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Neuroimage. 2007 Jan 1;34(1):1-11. Epub 2006 Oct 23.

Vascular fate of adipose tissue-derived adult stromal cells in the ischemic murine brain: A combined imaging-histological study.

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  • 1Cardiovascular Research Centre Lariboisière, INSERM U 689, Université Paris 7; IFR 139, Paris, France.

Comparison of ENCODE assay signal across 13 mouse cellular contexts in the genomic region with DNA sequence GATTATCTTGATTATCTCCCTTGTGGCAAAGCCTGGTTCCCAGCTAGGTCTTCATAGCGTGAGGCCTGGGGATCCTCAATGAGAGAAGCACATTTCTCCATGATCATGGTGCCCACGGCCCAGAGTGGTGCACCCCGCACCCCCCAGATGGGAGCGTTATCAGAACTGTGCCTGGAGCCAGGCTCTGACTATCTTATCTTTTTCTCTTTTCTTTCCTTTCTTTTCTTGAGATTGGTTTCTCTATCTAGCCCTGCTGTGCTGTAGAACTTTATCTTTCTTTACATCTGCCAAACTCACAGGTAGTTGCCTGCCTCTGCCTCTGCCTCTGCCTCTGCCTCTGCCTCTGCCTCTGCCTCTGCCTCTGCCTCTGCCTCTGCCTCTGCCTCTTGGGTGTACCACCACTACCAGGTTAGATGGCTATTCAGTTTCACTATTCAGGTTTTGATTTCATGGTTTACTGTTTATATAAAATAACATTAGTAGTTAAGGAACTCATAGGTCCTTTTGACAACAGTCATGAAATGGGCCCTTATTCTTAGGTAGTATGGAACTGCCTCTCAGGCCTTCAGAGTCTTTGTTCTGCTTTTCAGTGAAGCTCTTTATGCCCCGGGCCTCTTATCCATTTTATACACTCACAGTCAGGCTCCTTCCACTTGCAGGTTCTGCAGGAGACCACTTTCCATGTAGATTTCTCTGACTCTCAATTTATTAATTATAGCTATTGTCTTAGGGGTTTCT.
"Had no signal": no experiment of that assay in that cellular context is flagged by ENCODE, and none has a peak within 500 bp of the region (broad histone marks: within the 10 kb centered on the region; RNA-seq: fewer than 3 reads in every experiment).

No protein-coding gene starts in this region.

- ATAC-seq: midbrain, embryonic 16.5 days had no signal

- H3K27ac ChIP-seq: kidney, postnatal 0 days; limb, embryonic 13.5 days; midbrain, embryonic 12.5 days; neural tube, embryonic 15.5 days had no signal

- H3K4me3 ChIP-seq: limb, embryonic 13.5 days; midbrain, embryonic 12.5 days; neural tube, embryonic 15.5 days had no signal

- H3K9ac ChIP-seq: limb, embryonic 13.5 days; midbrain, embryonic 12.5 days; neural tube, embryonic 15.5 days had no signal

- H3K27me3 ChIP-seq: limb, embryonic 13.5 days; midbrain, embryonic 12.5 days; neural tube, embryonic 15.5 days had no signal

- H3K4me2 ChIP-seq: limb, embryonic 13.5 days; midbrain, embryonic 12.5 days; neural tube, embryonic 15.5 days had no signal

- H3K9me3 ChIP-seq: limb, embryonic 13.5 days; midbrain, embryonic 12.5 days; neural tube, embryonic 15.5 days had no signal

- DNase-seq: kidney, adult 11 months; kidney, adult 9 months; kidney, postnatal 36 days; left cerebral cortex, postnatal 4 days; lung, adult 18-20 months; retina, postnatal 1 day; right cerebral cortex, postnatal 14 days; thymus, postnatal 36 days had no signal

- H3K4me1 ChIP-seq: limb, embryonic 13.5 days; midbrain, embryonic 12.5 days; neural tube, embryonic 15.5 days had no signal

Increasing evidence indicates that fat tissue can provide a novel source of progenitor cells with therapeutic potential. Here, the fate of adipose tissue-derived stromal cells (ADSCs) transplanted into the mouse ischemic cortex was monitored in the long term using in vivo imaging, and subsequently characterized. The left middle cerebral artery (MCA) was occluded in C57BL/6J mice equipped with a closed cranial window chronically implanted over the left parietal cortex (n = 20). ADSCs expressing the green fluorescent protein (GFP) (approximately 18 x 10(3) cells in 0.5 microl) were transplanted into the ipsilateral cortex, 24 h after MCA occlusion. GFP+-ADSCs were monitored through the window using confocal fluorescence microscopy to assess their single fate in vivo. Co-localization of GFP with vascular, neuronal, glial or proliferation markers was investigated immunohistochemically. Repeated in vivo imaging revealed that GFP+-ADSCs migrated over 1 week toward the lesion, survived for at least 4 weeks, and exhibited a particular tropism for vessels. About 5% of the transplanted GFP+-ADSCs were scattered in the peri-ischemic area on histological sections. Immunohistochemistry evidenced that perivascular GFP+-ADSCs enfolded CD31-labeled endothelial cells, always outside their basal lamina, and occasionally expressed smooth muscle alpha-actin. Less than 1% GFP and BrdU co-labeling indicated a low proliferation rate of ADSCs. These results demonstrate that cerebral ischemia induces ADSCs survival, migration toward the lesion, especially toward microvessels, and occasional differentiation into smooth muscle cells.

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